Snooze and I must be amongst the few Melbourne food bloggers who hadn't paid their respects at the consecrated ground that is St Ali's in South Melbourne. I suspect that the main reason was that so much of its fame is based on the quality of its caffeine and neither of us are coffee drinkers (almost a sacrilege in Melbourne). However, it was finally time to bite the bullet and visit one of the best known and loved cafes in Melbourne.
If you didn't know St Ali's was there it would be easy to miss. Tucked into a nondescript building in a small street running parallel to Clarendon Street, the first time I found St Ali was by accident, drawn to the high quality street art painted on the buildings opposite. Walk through the door though and it's a bit like entering Aladdin's cave, as the room opens up into a larger than expected dining area with a few quirky little alcoves off to the side. The interior is done up in a very typically grungy industrial style but here it felt like it worked particularly well. I suspect it's because so many places seem to adopt the industrial look as their motif because it is such a Melbourne look. This can result in a slightly unnatural feeling though, like the space has been forced into the direction the café owner wanted to go. In contrast here it felt completely natural, like it was saying 'I'm an old industrial space, deal with it'. The result is a surprisingly comfortable and interesting place to eat.
While we hardly had the place to ourselves arriving before 8.30 on a Sunday meant we had the choice of where to sit, communal table or our smaller table for two. Also, in contrast to some reports we found the staff friendly and helpful, delivering menus efficiently and recommending personal favourites when snooze was having trouble deciding which juice to order (in the end the surprisingly 'peary' pear, strawberry and mint).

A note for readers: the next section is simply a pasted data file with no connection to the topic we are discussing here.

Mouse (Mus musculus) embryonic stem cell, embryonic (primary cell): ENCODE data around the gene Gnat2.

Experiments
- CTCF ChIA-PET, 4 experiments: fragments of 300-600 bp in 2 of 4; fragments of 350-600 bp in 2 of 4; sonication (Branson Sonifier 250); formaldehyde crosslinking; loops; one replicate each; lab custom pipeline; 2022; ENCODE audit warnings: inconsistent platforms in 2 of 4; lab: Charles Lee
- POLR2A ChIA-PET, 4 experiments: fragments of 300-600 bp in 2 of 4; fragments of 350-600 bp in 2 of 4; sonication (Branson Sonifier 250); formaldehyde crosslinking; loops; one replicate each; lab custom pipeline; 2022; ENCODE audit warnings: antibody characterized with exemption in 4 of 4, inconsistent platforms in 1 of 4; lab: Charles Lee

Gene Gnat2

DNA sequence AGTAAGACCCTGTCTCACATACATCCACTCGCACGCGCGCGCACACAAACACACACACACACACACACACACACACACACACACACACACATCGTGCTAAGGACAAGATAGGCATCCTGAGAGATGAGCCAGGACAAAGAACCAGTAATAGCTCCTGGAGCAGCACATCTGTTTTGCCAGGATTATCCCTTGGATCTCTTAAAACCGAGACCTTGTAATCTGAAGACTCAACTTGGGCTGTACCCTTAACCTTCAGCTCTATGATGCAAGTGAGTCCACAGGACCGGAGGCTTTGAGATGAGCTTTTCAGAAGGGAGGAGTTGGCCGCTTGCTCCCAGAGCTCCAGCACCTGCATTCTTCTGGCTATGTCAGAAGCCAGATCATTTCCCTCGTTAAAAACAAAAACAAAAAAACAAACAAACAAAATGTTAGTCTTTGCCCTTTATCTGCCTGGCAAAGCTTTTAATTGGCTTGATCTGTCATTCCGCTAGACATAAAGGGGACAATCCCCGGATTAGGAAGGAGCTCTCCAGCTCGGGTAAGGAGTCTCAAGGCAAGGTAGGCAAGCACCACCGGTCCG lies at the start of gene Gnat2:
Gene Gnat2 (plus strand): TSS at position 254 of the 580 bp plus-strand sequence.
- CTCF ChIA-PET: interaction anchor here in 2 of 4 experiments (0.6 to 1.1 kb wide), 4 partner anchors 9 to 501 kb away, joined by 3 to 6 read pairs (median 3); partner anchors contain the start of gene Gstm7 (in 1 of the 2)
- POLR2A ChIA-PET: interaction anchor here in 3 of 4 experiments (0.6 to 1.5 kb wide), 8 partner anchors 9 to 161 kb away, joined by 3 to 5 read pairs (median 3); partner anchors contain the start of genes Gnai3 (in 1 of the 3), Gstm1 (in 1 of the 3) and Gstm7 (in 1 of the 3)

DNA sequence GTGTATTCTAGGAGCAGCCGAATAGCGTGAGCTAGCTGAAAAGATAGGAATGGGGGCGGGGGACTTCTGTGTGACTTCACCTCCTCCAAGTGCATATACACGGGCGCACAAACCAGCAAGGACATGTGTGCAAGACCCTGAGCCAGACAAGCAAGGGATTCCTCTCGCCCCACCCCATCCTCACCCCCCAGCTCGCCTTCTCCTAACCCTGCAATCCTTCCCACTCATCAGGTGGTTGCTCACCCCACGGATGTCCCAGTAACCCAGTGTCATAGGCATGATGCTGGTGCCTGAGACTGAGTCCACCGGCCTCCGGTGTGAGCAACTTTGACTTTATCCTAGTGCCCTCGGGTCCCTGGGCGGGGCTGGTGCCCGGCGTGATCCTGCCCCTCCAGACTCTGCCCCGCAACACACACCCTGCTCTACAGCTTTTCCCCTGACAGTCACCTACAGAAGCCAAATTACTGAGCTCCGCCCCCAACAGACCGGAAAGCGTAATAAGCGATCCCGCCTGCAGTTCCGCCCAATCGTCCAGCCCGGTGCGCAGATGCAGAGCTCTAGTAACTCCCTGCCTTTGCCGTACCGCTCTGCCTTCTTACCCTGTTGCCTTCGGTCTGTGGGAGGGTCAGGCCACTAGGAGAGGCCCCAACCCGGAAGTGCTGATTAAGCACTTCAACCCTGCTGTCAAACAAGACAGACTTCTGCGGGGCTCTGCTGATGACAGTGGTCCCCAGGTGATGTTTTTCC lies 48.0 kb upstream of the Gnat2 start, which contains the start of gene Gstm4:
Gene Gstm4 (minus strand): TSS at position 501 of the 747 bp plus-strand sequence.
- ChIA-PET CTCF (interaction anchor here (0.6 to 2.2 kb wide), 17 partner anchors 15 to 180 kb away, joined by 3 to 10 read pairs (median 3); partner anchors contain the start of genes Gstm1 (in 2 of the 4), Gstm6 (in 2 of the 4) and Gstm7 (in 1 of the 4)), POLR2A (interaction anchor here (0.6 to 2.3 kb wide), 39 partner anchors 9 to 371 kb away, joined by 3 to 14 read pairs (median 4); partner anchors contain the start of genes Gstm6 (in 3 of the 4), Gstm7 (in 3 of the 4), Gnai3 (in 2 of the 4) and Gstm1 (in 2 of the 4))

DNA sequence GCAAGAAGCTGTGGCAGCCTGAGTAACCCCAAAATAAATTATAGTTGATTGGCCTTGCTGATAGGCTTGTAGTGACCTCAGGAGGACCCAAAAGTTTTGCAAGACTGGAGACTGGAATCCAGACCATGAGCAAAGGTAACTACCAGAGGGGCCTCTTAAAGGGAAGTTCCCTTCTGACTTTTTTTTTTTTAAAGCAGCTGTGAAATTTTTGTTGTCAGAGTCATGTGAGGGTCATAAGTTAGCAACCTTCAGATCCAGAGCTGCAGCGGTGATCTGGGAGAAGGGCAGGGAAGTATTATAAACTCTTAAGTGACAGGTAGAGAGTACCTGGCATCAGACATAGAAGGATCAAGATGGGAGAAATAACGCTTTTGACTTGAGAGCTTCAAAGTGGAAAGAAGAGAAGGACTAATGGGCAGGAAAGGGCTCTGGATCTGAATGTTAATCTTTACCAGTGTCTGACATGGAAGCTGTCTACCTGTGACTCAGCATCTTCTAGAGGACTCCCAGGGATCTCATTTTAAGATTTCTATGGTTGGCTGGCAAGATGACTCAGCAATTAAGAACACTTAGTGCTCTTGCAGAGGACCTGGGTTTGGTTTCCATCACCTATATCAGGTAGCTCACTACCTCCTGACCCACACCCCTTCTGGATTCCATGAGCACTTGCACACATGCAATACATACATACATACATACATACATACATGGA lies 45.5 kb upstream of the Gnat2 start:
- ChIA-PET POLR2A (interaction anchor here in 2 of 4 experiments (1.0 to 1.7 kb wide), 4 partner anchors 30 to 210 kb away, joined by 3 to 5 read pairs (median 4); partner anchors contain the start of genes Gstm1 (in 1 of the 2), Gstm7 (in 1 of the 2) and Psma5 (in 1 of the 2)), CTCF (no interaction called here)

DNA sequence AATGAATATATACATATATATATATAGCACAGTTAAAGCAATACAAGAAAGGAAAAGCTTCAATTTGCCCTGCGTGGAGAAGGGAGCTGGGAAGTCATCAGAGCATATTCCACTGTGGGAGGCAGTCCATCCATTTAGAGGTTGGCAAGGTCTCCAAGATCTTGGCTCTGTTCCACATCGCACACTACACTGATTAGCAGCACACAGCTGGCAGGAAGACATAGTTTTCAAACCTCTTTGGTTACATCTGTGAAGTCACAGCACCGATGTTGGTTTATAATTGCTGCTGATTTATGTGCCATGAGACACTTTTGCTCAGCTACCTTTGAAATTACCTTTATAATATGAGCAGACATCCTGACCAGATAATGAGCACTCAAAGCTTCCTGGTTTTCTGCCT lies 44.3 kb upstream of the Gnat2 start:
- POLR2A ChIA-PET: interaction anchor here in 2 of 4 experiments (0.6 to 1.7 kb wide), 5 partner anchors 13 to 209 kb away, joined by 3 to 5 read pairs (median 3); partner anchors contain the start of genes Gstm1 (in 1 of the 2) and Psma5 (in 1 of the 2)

The menu uses quirky names to describe its breakfast offerings. For example, the egg-based dishes are described under 'chickens bare gifts', the bircher muesli 'keep me regular'. Fortunately the dishes are just quirky enough to pull off what could otherwise be a pretentious touch, with our choices the 'coco channel' French toast and 'my Mexican cousin' corn fritters.
There are places where I think the food was technically better prepared and presented, but it almost felt like I admired the food as much as wanting to eat it (Duchess of Spotswood comes to mind). What I liked most about the food here was that rather than being particularly complex or novel flavours it was things I wanted to eat and could happily do so every day. My coco channel - French toast with berry and rhubarb compote, served with a quenelle of labneh and lemon curd - was generous in size with the smooth sweetness and tartness of the different ingredients contrasting nicely.
The stars of Snooze's Mexican cousin - corn fritters with baby spinach, haloumi and kasundi with poached eggs - were possibly my favourite corn fritters I've tried. I am not such a fan of spinach leaves and thought the kasundi could have done with more of a kick, but the eggs were nicely poached, the haloumi squeaky and the fritters moist, tasty and crispy on the outside, softer in the middle.
I'm a big fan of breakfast desserts but lately pickings seemed to have been a little thin. Not here though where almost every item behind the counter raised a flicker of interest. After consulting with Snooze the cake we were both most interested in trying was the white chocolate and raspberry croissant cake. Homemade in style, taste and texture wise very reminiscent of an upmarket bread and butter pudding rendered quite luxurious through the use of croissant rather than stale bread.
Big ticks almost all around. My chai and Snooze's juice were both very good, the food what I am usually looking for both in style and quality and staff and atmosphere good. If I had to pick on two things it felt that after we had finished staff attention seemed to morph slightly from being attentive to provide good service to attentive to encourage us to free up the table for the next customer, which was not really necessary with a number of tables still vacant. It also seemed marginally above average in price. However, no problems in paying a slight premium for what was one of my favourite Melbourne café experiences, and somewhere that will undoubtedly be front of mind when it comes to showing visitors that distinctly Melbourne experience.
Food - 8
Ambience - 8.5
Service - 8
Price - 6.5
12-18 Yarra Place
South Melbourne VIC 3205
Tel: (03) 9686 2990